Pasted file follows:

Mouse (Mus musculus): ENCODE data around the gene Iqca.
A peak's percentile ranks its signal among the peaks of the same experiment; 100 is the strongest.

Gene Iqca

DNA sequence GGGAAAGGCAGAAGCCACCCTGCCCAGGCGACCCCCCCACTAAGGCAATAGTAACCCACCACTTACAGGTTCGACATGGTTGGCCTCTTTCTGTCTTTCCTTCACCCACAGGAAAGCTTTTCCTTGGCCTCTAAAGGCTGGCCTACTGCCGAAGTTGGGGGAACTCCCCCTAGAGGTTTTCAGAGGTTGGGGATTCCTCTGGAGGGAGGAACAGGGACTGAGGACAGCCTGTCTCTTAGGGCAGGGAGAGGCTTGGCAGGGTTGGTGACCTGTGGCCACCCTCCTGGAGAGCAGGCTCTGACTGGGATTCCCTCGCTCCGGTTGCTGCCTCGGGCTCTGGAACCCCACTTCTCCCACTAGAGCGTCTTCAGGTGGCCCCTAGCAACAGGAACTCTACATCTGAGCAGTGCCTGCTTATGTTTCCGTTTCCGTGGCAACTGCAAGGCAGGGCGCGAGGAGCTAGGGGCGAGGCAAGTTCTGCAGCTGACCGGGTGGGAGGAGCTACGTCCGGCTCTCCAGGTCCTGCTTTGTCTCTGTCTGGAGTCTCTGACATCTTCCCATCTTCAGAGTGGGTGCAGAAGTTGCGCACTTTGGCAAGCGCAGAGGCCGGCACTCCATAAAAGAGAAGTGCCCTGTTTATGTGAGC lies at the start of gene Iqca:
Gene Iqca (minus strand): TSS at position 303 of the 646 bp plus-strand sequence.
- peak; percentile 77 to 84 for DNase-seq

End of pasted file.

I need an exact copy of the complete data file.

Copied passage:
Mouse (Mus musculus): ENCODE data around the gene Iqca.
A peak's percentile ranks its signal among the peaks of the same experiment; 100 is the strongest.

Gene Iqca

DNA sequence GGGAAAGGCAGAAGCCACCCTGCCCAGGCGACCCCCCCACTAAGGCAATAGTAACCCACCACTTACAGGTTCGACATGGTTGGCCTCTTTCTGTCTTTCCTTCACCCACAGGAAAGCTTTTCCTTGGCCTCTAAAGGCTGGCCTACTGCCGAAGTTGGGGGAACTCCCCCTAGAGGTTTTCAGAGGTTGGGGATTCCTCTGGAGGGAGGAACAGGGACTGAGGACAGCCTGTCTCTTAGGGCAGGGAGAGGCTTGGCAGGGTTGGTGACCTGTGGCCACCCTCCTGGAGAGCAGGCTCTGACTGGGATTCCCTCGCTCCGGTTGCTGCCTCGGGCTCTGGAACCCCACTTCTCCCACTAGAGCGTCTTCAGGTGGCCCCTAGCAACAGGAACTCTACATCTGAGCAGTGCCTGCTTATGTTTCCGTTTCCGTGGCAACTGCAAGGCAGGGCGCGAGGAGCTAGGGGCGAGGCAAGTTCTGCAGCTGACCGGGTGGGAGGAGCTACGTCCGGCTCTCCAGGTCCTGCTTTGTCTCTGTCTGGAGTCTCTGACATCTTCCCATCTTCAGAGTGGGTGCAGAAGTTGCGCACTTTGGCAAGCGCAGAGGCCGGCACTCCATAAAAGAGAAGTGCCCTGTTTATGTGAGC lies at the start of gene Iqca:
Gene Iqca (minus strand): TSS at position 303 of the 646 bp plus-strand sequence.
- peak; percentile 77 to 84 for DNase-seq